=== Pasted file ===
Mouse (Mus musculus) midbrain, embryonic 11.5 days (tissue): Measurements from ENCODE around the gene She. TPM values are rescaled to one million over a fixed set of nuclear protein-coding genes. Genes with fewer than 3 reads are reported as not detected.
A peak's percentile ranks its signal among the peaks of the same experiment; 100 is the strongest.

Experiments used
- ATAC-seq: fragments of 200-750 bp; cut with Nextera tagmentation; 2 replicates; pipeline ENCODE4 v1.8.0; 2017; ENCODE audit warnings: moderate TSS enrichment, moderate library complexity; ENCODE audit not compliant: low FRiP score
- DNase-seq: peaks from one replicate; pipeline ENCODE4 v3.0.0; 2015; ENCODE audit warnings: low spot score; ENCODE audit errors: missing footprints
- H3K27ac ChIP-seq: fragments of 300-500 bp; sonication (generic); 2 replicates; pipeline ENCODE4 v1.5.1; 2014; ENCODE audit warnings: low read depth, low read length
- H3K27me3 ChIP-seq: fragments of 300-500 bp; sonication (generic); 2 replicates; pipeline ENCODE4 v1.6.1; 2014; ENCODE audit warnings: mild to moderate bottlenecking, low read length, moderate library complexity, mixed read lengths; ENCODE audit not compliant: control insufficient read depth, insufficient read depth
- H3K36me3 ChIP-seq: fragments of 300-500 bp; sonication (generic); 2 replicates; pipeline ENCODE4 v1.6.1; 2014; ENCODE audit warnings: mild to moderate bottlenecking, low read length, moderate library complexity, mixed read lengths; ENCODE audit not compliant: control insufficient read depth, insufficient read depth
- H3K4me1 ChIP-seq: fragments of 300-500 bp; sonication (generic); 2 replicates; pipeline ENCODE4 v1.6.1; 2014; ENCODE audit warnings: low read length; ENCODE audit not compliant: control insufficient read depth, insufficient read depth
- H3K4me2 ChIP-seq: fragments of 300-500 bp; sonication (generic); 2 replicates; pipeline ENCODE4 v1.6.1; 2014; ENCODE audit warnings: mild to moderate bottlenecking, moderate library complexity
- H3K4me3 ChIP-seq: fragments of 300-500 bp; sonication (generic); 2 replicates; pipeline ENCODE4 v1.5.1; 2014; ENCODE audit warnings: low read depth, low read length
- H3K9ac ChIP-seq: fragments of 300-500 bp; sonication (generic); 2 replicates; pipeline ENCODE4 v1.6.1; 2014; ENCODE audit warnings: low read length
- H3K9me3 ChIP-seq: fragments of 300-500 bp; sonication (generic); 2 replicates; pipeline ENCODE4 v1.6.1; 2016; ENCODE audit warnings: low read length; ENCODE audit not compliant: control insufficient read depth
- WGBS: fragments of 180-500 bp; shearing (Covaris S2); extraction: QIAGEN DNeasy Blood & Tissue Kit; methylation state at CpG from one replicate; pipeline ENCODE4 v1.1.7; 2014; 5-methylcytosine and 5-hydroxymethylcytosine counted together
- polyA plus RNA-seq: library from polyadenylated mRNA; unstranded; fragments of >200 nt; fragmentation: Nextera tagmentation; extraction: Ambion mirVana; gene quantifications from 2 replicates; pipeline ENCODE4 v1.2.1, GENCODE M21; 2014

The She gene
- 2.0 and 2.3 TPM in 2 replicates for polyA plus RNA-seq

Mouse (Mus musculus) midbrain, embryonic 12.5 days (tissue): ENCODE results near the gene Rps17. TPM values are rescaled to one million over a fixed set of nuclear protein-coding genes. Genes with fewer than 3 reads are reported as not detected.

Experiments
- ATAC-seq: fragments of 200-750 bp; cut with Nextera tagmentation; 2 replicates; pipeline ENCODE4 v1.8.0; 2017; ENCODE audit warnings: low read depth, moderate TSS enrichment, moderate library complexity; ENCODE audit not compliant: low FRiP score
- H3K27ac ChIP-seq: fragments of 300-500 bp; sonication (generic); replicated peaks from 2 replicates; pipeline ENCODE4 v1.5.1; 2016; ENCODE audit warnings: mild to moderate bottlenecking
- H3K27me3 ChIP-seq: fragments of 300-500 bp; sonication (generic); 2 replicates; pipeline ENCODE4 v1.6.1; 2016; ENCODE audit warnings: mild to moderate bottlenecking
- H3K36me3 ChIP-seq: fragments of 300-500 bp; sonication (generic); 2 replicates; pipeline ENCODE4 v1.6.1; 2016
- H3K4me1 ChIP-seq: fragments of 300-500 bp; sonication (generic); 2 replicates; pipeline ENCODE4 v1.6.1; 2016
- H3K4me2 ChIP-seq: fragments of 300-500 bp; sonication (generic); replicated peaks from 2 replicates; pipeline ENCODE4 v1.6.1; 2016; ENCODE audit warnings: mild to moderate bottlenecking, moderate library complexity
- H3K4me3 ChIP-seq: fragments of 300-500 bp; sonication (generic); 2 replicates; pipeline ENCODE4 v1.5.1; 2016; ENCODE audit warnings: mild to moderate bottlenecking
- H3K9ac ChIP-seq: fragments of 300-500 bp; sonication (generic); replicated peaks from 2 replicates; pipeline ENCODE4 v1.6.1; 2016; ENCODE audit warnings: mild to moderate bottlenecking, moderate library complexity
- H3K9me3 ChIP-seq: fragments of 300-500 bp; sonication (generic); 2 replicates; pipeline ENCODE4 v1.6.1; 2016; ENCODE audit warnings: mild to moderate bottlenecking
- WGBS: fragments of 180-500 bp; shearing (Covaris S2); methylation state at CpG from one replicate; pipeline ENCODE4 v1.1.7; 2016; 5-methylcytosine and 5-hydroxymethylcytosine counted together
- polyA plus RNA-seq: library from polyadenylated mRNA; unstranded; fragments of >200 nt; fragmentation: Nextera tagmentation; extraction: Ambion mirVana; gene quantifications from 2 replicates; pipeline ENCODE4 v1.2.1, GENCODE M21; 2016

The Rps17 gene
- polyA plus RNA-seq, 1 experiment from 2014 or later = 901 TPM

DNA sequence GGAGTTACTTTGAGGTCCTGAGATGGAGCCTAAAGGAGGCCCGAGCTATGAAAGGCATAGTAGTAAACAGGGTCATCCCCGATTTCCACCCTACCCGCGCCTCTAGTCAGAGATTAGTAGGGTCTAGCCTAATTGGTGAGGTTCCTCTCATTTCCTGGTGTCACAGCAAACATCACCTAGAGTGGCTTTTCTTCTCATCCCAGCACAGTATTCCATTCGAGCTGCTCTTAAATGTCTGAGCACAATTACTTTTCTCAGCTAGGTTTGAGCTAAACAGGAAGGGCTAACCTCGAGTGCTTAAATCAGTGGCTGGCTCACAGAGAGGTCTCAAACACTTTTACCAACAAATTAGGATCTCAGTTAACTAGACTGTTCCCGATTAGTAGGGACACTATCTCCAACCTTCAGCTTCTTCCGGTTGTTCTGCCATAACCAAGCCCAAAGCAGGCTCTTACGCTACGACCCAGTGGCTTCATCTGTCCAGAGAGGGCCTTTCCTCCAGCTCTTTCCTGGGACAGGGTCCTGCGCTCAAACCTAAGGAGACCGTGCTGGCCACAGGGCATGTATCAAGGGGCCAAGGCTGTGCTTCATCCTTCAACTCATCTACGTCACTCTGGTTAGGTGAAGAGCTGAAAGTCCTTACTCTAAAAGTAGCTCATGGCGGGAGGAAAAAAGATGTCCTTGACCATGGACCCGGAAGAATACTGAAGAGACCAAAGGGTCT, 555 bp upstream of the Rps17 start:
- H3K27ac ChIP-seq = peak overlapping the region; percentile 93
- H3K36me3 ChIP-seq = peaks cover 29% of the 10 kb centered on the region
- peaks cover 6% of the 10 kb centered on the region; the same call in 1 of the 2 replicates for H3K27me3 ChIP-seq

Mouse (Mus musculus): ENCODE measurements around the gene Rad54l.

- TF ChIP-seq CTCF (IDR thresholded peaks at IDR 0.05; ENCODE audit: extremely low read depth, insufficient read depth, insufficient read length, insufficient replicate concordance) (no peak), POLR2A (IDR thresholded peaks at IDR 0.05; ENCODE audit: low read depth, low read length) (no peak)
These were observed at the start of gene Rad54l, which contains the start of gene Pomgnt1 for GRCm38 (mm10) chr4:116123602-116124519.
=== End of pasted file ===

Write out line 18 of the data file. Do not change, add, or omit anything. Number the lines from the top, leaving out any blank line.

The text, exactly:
Mouse (Mus musculus) midbrain, embryonic 12.5 days (tissue): ENCODE results near the gene Rps17. TPM values are rescaled to one million over a fixed set of nuclear protein-coding genes. Genes with fewer than 3 reads are reported as not detected.